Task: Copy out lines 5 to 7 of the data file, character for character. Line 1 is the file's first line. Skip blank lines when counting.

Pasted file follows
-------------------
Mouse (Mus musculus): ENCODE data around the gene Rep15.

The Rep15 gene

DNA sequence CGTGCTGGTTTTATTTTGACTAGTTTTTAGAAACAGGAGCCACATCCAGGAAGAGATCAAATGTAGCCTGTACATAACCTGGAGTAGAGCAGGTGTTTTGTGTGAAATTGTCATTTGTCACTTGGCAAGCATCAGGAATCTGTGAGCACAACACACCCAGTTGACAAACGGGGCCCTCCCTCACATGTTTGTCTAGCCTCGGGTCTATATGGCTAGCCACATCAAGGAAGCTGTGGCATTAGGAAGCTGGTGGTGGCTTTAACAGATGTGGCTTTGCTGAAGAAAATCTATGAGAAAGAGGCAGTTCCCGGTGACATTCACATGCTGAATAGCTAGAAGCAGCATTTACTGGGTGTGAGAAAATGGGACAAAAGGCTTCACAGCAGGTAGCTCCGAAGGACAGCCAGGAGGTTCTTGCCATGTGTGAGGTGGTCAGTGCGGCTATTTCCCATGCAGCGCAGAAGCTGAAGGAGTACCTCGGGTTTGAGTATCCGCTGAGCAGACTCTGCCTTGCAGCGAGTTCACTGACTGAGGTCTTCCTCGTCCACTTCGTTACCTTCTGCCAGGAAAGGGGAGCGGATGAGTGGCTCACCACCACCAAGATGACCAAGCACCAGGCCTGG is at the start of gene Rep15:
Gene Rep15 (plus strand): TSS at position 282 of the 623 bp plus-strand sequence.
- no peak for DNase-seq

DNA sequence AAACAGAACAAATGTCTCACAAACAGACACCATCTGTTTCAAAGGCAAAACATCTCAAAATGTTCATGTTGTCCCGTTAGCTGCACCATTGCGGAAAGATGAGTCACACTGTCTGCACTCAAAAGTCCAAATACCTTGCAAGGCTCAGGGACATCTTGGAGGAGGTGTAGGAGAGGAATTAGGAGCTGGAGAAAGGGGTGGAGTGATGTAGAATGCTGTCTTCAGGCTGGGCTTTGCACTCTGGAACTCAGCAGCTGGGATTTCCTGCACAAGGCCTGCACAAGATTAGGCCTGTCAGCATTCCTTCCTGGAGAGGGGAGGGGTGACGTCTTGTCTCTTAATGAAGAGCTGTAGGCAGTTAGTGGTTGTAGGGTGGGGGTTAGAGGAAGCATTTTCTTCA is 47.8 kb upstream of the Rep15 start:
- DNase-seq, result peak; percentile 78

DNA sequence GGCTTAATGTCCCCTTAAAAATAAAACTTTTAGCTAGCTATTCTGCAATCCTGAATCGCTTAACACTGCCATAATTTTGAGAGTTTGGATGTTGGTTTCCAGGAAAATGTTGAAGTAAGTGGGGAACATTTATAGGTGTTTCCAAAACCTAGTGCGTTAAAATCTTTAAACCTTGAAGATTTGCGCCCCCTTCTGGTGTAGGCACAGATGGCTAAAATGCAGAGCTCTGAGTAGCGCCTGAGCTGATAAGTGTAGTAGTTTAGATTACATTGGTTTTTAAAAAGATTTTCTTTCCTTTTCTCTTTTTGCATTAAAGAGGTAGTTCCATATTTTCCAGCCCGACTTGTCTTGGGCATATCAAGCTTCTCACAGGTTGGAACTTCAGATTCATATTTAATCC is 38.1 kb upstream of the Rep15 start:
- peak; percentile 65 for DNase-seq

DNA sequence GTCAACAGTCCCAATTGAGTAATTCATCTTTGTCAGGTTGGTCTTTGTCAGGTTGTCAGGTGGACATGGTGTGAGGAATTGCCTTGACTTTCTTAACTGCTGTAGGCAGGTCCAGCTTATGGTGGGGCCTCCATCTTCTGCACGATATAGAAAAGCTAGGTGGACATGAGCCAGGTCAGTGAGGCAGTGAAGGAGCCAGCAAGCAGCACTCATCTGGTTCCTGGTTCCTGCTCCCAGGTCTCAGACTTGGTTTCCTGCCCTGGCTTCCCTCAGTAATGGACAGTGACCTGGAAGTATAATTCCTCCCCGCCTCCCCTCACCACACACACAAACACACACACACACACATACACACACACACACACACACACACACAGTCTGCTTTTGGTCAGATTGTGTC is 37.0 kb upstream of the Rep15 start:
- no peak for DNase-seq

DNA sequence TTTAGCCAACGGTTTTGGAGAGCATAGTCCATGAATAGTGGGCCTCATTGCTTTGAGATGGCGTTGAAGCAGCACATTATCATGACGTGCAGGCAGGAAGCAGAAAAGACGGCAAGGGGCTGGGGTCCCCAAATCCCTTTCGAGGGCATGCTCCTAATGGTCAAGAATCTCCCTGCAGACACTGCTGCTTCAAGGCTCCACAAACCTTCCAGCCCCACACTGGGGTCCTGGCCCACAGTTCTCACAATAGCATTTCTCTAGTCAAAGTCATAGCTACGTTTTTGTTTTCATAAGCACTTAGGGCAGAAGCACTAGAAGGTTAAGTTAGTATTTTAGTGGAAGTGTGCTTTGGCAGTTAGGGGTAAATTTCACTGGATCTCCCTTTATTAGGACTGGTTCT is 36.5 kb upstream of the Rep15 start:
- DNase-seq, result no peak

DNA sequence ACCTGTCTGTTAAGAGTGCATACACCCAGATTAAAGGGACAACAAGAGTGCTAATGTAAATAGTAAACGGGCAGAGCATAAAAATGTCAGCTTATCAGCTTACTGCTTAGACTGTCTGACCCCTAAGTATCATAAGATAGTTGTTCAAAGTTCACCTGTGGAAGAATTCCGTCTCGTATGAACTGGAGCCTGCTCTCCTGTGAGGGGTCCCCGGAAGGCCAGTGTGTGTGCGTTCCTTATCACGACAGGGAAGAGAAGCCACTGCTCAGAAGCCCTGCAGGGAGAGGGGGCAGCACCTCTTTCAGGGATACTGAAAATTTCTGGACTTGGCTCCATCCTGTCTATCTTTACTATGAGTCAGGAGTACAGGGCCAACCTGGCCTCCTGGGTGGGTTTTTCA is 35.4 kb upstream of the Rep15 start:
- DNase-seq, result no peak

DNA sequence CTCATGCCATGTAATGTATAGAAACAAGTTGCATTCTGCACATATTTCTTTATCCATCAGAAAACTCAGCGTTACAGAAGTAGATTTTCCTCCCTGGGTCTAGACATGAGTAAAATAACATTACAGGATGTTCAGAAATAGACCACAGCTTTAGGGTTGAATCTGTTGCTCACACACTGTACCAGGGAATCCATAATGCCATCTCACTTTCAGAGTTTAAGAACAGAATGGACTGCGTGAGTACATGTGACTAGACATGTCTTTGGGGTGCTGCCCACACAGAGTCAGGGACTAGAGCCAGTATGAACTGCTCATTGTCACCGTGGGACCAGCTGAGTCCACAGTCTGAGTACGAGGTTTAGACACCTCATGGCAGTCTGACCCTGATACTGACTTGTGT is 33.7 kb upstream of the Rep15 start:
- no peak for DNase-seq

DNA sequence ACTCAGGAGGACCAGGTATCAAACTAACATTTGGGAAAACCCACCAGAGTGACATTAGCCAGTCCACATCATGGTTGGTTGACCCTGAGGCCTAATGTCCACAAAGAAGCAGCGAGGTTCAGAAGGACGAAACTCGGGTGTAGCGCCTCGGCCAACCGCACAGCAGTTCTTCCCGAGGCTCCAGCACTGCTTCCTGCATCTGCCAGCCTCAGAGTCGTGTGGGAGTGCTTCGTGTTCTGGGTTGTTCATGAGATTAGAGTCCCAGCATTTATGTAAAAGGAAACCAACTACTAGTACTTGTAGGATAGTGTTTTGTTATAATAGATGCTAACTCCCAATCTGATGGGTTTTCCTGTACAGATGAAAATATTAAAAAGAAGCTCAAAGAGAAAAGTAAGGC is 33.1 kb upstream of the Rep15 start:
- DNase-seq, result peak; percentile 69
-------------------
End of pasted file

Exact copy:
- no peak for DNase-seq

DNA sequence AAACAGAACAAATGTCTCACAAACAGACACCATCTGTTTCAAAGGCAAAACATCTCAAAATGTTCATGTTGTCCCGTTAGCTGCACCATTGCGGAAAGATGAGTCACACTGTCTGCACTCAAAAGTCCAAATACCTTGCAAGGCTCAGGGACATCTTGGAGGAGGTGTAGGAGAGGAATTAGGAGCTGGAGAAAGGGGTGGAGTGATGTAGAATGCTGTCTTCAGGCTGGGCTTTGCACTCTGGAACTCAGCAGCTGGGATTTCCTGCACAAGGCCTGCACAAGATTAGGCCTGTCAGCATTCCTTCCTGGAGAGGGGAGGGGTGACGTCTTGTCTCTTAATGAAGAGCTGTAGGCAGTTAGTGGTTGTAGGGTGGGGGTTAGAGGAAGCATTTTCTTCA is 47.8 kb upstream of the Rep15 start:
- DNase-seq, result peak; percentile 78